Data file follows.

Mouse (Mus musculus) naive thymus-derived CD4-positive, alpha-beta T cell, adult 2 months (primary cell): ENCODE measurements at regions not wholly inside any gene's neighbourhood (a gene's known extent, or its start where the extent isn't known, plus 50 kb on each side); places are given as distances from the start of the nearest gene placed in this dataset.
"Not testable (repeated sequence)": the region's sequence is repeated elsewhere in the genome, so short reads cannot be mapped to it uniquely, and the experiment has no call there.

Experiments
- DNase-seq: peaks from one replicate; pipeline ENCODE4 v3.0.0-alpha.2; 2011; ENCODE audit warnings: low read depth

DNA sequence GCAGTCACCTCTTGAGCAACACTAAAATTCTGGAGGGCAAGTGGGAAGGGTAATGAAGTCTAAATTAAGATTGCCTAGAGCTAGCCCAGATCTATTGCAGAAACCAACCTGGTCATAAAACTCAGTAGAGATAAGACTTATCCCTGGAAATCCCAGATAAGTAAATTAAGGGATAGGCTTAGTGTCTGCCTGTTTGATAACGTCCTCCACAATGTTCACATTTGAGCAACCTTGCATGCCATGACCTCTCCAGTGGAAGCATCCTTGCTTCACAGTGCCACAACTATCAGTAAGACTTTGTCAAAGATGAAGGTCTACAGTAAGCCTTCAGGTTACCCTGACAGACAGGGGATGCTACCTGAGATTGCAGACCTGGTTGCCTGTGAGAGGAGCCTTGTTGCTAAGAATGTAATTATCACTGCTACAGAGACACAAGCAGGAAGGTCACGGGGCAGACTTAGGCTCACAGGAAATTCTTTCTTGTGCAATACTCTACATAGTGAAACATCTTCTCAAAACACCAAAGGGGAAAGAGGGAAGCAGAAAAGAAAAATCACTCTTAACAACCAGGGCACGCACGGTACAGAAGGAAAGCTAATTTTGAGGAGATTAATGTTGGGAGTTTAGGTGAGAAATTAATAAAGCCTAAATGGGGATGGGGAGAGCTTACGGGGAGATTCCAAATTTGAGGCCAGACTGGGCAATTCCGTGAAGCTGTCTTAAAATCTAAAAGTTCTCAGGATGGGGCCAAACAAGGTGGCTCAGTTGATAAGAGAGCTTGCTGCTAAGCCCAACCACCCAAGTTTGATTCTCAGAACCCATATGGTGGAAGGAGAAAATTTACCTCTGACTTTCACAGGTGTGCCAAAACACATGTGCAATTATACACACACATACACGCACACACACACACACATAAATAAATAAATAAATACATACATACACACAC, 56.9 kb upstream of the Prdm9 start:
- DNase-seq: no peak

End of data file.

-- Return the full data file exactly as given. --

Mouse (Mus musculus) naive thymus-derived CD4-positive, alpha-beta T cell, adult 2 months (primary cell): ENCODE measurements at regions not wholly inside any gene's neighbourhood (a gene's known extent, or its start where the extent isn't known, plus 50 kb on each side); places are given as distances from the start of the nearest gene placed in this dataset.
"Not testable (repeated sequence)": the region's sequence is repeated elsewhere in the genome, so short reads cannot be mapped to it uniquely, and the experiment has no call there.

Experiments
- DNase-seq: peaks from one replicate; pipeline ENCODE4 v3.0.0-alpha.2; 2011; ENCODE audit warnings: low read depth

DNA sequence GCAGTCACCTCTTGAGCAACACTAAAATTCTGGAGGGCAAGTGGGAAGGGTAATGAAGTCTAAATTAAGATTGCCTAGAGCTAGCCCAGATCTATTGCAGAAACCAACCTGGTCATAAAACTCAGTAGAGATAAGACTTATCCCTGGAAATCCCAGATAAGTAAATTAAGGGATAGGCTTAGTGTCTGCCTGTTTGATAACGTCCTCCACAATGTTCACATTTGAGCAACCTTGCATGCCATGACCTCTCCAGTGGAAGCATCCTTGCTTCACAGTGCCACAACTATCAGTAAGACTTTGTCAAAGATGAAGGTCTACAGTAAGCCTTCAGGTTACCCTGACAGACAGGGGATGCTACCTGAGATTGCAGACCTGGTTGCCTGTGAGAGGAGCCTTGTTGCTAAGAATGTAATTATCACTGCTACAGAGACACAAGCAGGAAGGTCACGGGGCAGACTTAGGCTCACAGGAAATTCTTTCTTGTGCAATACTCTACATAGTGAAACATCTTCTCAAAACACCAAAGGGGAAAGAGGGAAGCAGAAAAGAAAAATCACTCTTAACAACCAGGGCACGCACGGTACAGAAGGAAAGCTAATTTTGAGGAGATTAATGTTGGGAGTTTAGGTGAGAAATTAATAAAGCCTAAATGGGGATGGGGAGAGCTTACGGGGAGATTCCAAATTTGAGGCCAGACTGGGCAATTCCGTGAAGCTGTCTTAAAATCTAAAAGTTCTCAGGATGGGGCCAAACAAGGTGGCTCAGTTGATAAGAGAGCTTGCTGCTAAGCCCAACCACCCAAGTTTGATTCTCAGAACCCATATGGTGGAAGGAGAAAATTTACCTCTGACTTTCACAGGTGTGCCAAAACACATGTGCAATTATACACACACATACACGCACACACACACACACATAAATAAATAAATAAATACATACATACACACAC, 56.9 kb upstream of the Prdm9 start:
- DNase-seq: no peak